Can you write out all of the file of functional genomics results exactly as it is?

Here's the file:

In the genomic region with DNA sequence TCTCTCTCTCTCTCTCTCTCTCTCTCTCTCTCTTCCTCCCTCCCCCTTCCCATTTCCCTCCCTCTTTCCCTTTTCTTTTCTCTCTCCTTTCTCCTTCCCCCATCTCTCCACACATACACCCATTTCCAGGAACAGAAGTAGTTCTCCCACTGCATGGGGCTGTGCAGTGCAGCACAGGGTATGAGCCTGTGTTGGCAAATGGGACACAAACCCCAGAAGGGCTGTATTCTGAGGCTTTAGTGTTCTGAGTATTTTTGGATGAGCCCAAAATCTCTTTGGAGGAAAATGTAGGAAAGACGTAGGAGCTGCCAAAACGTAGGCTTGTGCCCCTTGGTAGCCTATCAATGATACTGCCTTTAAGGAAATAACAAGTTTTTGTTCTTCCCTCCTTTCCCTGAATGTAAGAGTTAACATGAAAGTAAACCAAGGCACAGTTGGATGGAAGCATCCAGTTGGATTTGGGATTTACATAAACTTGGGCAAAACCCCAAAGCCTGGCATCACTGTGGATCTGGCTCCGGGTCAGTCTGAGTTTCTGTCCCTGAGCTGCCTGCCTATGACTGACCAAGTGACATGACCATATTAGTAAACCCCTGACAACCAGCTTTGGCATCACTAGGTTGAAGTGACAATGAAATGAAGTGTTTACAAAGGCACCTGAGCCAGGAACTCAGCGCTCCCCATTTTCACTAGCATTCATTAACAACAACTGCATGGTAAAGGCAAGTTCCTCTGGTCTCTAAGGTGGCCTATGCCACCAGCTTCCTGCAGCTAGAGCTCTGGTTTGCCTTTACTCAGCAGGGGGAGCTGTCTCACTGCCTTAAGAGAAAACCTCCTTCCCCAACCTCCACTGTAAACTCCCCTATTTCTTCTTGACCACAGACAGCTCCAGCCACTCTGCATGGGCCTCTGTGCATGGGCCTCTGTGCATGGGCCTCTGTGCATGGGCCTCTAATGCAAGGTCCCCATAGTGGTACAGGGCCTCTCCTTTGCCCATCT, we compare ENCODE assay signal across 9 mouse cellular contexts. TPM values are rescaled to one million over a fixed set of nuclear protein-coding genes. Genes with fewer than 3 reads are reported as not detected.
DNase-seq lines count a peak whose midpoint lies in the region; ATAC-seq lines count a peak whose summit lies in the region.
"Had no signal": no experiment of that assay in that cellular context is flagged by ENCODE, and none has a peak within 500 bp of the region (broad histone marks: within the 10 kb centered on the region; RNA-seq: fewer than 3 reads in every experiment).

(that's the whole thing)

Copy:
In the genomic region with DNA sequence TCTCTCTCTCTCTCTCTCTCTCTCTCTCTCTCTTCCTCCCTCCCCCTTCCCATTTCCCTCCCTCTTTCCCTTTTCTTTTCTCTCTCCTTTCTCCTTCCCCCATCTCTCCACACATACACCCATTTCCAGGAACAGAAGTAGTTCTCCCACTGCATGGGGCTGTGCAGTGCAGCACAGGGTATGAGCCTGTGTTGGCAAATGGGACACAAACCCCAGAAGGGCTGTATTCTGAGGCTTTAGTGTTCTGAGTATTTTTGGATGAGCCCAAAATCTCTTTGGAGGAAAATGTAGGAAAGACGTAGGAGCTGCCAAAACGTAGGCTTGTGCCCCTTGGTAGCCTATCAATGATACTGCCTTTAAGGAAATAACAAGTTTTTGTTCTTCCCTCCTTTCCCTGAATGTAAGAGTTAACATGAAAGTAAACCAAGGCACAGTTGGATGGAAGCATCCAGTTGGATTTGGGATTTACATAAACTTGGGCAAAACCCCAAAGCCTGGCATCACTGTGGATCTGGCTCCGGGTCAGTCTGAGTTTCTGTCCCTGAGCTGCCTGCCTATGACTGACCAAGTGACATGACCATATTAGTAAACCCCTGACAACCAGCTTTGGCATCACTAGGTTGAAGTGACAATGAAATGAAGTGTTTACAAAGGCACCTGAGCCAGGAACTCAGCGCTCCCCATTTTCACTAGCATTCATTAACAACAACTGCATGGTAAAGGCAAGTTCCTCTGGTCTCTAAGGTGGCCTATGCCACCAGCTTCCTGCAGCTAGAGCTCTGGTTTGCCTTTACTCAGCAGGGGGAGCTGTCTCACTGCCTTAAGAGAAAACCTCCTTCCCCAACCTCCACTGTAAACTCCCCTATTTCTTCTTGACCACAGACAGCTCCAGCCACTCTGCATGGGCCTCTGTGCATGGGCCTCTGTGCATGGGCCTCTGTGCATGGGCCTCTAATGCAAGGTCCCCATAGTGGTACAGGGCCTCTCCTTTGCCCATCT, we compare ENCODE assay signal across 9 mouse cellular contexts. TPM values are rescaled to one million over a fixed set of nuclear protein-coding genes. Genes with fewer than 3 reads are reported as not detected.
DNase-seq lines count a peak whose midpoint lies in the region; ATAC-seq lines count a peak whose summit lies in the region.
"Had no signal": no experiment of that assay in that cellular context is flagged by ENCODE, and none has a peak within 500 bp of the region (broad histone marks: within the 10 kb centered on the region; RNA-seq: fewer than 3 reads in every experiment).